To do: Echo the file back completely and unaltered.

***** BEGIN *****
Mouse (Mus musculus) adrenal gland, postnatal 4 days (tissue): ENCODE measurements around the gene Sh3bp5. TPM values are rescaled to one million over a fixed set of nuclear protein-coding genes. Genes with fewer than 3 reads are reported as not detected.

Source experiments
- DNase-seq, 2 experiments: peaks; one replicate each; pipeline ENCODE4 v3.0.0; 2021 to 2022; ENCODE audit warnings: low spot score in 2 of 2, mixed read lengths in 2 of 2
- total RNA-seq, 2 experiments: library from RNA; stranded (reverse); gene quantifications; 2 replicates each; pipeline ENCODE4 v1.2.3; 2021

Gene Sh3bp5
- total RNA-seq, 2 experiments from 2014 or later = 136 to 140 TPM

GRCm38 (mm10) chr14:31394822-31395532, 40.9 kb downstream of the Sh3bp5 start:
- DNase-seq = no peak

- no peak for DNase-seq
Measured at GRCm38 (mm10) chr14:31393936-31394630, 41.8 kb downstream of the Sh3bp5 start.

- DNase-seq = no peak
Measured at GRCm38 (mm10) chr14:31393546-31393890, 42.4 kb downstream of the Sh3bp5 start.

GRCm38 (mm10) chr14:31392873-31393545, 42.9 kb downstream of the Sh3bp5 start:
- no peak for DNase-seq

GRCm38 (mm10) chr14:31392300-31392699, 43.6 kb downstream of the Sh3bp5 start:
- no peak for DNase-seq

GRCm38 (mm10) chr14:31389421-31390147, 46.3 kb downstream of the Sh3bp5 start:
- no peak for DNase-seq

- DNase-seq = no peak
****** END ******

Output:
Mouse (Mus musculus) adrenal gland, postnatal 4 days (tissue): ENCODE measurements around the gene Sh3bp5. TPM values are rescaled to one million over a fixed set of nuclear protein-coding genes. Genes with fewer than 3 reads are reported as not detected.

Source experiments
- DNase-seq, 2 experiments: peaks; one replicate each; pipeline ENCODE4 v3.0.0; 2021 to 2022; ENCODE audit warnings: low spot score in 2 of 2, mixed read lengths in 2 of 2
- total RNA-seq, 2 experiments: library from RNA; stranded (reverse); gene quantifications; 2 replicates each; pipeline ENCODE4 v1.2.3; 2021

Gene Sh3bp5
- total RNA-seq, 2 experiments from 2014 or later = 136 to 140 TPM

GRCm38 (mm10) chr14:31394822-31395532, 40.9 kb downstream of the Sh3bp5 start:
- DNase-seq = no peak

- no peak for DNase-seq
Measured at GRCm38 (mm10) chr14:31393936-31394630, 41.8 kb downstream of the Sh3bp5 start.

- DNase-seq = no peak
Measured at GRCm38 (mm10) chr14:31393546-31393890, 42.4 kb downstream of the Sh3bp5 start.

GRCm38 (mm10) chr14:31392873-31393545, 42.9 kb downstream of the Sh3bp5 start:
- no peak for DNase-seq

GRCm38 (mm10) chr14:31392300-31392699, 43.6 kb downstream of the Sh3bp5 start:
- no peak for DNase-seq

GRCm38 (mm10) chr14:31389421-31390147, 46.3 kb downstream of the Sh3bp5 start:
- no peak for DNase-seq

- DNase-seq = no peak